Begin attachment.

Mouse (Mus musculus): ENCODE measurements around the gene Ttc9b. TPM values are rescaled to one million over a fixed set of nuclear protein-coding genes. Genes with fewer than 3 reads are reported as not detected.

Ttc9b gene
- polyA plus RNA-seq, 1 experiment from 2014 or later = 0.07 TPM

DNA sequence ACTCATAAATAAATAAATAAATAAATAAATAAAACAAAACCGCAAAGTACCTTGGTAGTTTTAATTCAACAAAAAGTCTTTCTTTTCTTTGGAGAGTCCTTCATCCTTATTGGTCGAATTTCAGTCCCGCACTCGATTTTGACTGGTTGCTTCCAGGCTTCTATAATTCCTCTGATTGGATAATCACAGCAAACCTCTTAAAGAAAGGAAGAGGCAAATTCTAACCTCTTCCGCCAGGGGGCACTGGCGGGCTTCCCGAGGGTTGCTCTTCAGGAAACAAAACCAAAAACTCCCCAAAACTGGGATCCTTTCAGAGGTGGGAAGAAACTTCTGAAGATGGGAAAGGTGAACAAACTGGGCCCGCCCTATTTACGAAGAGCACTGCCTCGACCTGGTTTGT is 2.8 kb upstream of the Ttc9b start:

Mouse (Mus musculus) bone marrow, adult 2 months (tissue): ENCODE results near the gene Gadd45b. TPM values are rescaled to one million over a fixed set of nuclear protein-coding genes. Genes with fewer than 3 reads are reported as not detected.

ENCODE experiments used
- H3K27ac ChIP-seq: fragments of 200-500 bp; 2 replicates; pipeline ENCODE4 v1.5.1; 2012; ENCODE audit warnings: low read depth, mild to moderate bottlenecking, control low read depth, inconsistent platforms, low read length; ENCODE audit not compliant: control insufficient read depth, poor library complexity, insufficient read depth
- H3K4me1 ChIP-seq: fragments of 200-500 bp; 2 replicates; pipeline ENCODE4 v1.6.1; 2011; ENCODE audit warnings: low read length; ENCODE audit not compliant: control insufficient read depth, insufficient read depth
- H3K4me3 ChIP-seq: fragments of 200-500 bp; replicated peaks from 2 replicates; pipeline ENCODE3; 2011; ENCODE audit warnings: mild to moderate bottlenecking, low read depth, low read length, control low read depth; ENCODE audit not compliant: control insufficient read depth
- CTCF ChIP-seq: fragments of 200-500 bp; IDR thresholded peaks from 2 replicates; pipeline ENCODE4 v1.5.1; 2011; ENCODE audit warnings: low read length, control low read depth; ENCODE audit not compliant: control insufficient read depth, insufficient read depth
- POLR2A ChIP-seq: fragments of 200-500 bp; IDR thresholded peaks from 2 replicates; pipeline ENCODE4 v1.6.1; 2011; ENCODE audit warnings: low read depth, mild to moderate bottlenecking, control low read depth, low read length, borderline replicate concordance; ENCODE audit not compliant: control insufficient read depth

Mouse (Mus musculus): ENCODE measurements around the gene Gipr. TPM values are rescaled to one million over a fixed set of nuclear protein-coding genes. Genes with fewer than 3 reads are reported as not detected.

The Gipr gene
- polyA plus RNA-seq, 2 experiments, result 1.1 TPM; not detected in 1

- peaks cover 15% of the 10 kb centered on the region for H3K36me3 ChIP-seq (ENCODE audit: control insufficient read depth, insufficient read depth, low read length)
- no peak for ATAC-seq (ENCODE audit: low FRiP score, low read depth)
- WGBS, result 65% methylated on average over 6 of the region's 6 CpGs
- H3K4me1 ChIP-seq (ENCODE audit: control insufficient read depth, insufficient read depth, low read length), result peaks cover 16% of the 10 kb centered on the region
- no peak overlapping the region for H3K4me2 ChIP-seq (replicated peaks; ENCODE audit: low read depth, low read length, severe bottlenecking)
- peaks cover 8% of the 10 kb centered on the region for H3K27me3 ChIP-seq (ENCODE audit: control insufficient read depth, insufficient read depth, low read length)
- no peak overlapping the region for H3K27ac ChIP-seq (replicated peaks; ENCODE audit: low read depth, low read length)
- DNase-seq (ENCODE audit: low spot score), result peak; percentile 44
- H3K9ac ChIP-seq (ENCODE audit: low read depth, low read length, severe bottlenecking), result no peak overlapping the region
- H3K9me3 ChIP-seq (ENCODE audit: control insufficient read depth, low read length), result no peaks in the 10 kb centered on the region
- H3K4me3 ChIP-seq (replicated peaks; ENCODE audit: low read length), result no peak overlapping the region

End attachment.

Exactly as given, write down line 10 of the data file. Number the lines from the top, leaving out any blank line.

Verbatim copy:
- CTCF ChIP-seq: fragments of 200-500 bp; IDR thresholded peaks from 2 replicates; pipeline ENCODE4 v1.5.1; 2011; ENCODE audit warnings: low read length, control low read depth; ENCODE audit not compliant: control insufficient read depth, insufficient read depth